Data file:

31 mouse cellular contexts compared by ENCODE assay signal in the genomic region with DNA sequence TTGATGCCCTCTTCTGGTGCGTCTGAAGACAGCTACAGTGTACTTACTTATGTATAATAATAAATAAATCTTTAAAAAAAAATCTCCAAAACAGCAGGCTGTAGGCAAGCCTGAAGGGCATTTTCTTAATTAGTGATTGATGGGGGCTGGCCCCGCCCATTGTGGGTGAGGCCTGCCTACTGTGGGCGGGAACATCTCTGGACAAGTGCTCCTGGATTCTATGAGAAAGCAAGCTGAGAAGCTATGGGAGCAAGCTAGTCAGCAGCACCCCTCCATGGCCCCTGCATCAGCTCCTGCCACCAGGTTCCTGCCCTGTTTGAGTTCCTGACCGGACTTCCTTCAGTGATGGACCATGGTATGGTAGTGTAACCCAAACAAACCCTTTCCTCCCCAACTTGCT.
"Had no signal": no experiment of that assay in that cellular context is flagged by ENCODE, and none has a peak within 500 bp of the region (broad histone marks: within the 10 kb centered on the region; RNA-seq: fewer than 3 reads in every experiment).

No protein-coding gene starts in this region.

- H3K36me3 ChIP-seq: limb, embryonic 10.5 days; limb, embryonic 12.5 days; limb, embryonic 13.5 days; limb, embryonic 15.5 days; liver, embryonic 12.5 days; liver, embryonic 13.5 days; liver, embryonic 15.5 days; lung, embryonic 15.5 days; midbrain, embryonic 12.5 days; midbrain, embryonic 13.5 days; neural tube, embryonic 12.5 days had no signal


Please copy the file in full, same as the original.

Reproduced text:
31 mouse cellular contexts compared by ENCODE assay signal in the genomic region with DNA sequence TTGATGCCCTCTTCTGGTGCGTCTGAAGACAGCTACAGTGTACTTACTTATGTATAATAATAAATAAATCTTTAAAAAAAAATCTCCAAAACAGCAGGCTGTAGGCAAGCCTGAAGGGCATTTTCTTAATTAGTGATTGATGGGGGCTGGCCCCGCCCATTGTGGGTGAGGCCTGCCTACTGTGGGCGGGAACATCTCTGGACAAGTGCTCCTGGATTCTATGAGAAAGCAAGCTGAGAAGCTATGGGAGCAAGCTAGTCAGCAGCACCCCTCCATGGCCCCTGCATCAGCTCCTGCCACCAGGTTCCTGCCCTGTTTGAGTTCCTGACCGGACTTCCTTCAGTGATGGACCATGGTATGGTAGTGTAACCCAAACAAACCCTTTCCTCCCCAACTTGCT.
"Had no signal": no experiment of that assay in that cellular context is flagged by ENCODE, and none has a peak within 500 bp of the region (broad histone marks: within the 10 kb centered on the region; RNA-seq: fewer than 3 reads in every experiment).

No protein-coding gene starts in this region.

- H3K36me3 ChIP-seq: limb, embryonic 10.5 days; limb, embryonic 12.5 days; limb, embryonic 13.5 days; limb, embryonic 15.5 days; liver, embryonic 12.5 days; liver, embryonic 13.5 days; liver, embryonic 15.5 days; lung, embryonic 15.5 days; midbrain, embryonic 12.5 days; midbrain, embryonic 13.5 days; neural tube, embryonic 12.5 days had no signal